By the end of the summer, the brothers succumbed to the astounding offer made by John Walker who purchased the company the brothers had built for less than $20,000 for $250,000. He immediately sold half interest in the company to Amzi L. Barber for $250,000. Initially, the new company manufactured vehicles under the name Automobile Company of America but within weeks it reorganized as Locomobile Company of America. Almost immediately the partnership disintegrated and on July 18, 1899, it was announced, “A. Lorenzo Barber and J.B. Walker, organizers of the Locomobile Company of America, have made a partition and the outgrowth of the is two companies, Barber will retain the Locomobile Company in Watertown, Mass. and will manufacture Stanley Carriages. Walker has taken the Mobile Company of America and will manufacture Stanley Steam Vehicles. The Stanley brothers will act as general managers of both companies for one year.”
As a historical footnote, in 1899 the Stanley brothers played a key role in the launching of another American corporate icon. The sale of their patents and photographic plate manufacturing company became the cornerstone for the Eastman Kodak Company.
In 1901, as technological advancements to the gasoline engine made them more practical, Locomobile reorganized, abandoned the use of steam propulsion, and sold the Stanley patents, and former factory, to the brothers Stanley who had been developing improved components for steam engines. The rest, as they say, is history.
By 1903, the all-new Stanley Brothers Manufacturing Company, was well on its way to establishing an automotive icon that would long outlive the company and the brothers even though sales never surpassed 10,000 units per year. In part, this status was the result of stunning record-setting prowess.
In 1906, at Ormond Beach (now Daytona Beach) Fred Marriott of the companies repair department piloted a special bodied Stanley to a stunning 127 miles per hour, a new automotive speed record. The following year he survived a horrendous crash at nearly 150 miles per hour during an attempt to break that record.
The death knell for the company sounded in 1912 with the introduction of an electric starter as standard equipment on Cadillac. A primary obstacle to the dominance of gasoline engines had been breached.
The company soldiered on in the face of declining sales until 1923 when it slid into bankruptcy and receivership. The assets formed a primary component in the formation of the Steam Vehicle Corporation of America, a company that produced a scant handful of vehicles under the Stanley name until 1927.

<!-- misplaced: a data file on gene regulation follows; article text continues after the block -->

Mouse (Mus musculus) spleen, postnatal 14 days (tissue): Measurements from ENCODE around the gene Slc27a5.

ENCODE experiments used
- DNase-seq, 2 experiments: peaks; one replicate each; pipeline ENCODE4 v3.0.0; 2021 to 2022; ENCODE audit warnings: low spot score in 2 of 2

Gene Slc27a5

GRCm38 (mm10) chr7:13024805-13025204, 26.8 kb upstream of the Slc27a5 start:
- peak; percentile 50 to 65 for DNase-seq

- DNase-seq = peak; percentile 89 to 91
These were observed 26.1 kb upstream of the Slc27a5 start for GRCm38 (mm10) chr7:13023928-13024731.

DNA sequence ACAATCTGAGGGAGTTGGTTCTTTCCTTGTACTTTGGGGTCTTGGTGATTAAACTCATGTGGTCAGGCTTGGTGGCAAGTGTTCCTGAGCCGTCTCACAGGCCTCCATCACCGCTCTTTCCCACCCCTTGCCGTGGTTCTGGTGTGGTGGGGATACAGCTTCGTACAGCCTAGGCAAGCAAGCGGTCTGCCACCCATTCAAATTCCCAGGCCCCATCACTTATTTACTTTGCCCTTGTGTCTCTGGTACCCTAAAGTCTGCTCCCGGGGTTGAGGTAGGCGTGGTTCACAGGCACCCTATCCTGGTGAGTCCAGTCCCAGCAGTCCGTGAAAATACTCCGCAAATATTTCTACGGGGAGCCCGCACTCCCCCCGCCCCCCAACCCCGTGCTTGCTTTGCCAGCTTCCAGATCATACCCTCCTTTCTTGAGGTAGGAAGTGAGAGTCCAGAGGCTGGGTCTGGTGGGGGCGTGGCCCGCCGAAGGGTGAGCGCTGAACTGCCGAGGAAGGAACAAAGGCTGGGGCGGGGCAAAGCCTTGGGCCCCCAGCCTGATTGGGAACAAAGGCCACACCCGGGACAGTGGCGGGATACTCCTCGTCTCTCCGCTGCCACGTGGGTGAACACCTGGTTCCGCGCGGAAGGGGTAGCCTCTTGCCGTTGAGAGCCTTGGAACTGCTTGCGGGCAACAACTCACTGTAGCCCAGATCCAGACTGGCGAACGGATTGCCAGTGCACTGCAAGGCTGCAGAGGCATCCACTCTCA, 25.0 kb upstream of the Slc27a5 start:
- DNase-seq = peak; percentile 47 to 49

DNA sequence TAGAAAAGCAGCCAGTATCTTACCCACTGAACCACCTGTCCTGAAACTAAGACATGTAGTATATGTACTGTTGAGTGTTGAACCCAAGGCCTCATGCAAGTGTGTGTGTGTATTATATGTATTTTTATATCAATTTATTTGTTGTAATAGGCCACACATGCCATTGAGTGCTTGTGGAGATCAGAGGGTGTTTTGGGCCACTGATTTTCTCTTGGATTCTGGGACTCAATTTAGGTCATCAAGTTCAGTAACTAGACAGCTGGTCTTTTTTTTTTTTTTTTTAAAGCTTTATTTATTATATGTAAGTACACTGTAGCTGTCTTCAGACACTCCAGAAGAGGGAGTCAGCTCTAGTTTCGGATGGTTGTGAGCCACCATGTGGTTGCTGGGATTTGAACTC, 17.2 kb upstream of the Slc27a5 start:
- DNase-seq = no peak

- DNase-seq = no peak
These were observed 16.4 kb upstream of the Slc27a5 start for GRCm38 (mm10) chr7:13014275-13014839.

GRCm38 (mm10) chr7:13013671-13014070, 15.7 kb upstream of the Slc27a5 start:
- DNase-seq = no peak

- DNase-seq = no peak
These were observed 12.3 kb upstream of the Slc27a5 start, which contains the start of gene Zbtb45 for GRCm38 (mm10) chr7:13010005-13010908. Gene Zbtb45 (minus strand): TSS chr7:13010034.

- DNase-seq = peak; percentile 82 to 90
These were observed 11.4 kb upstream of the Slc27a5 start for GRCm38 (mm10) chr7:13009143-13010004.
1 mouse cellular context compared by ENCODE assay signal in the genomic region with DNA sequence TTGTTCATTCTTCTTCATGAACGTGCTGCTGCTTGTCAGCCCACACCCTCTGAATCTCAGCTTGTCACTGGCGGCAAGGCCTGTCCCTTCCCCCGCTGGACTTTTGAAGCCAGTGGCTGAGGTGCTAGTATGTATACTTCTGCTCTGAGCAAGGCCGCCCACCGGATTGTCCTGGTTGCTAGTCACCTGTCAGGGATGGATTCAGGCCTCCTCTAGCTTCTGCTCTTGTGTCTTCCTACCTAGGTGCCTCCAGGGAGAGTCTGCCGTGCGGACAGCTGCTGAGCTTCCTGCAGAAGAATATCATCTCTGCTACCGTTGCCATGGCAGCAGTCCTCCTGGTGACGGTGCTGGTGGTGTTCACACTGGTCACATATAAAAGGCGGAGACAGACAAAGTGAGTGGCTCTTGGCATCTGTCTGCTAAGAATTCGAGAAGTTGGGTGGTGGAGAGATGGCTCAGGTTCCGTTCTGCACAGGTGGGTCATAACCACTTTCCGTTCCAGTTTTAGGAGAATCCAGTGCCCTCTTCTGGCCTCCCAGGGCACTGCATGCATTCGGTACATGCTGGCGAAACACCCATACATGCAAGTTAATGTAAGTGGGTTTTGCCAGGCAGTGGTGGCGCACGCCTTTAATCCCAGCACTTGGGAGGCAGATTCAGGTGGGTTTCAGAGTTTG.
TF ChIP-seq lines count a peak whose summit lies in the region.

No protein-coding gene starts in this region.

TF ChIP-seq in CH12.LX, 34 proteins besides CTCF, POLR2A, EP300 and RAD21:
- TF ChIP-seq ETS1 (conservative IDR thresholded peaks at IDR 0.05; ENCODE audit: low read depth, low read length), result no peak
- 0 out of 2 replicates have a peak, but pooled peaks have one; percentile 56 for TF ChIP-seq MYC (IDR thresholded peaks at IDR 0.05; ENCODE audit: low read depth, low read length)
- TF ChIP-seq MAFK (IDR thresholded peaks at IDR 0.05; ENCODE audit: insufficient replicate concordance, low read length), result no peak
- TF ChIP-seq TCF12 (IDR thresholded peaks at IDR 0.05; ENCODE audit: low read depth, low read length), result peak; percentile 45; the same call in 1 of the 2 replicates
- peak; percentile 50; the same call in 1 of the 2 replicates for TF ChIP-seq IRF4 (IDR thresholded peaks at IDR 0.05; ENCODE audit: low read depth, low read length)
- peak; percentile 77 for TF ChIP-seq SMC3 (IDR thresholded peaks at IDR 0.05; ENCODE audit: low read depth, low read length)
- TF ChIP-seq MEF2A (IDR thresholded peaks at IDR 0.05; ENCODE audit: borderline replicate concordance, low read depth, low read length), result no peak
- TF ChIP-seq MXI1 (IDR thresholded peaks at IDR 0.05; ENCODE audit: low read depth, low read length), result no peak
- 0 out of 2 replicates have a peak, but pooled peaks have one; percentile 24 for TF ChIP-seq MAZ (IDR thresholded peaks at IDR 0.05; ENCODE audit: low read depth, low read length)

The brothers Stanley were not myopic in their endeavors. In 1903, under a doctor’s recommendations, F.O. Stanley began spending time in Estes Park, Colorado. In 1907, he addressed the lack of amenities for the increasing number of tourists by initiating construction of the Stanley Hotel, a grand hotel that opened in 1909, and that is currently listed on the National Register of Historic Places and that served as an inspiration for Stephen King’s The Shining.
To further foster tourism in the area, which in turn resulted in a booming business for the hotel, he had a road built from Lyons. For transport from the train station there to the hotel, he utilized specially constructed Stanley-built steam-powered busses.
What the brothers may have contributed to the world in the years after the First World War is a matter of speculation as F.E. Stanley died in an automobile accident in 1918. F.O. spent the remainder of his life developing Estes Park with the establishment of the first bank there, as well as a sewer, power, and water company.
The brothers Stanley are just one of many pioneering automobile manufacturers who have obtained a dubious form of immortality. Their name is known throughout the world but few know that behind the legendary automobile were men of diverse genius that transformed the world.
©Jim Hinckley, October 2012
About the Author: Jim Hinckley is an award-winning author and photographer, and an official contributor to Legends Of America through a partnership developed in October 2012. Hinckley is a former Associate Editor of Cars and Parts Magazine, and author of multiple books, including several on Route 66. You can follow him on Jim Hinckley’s America.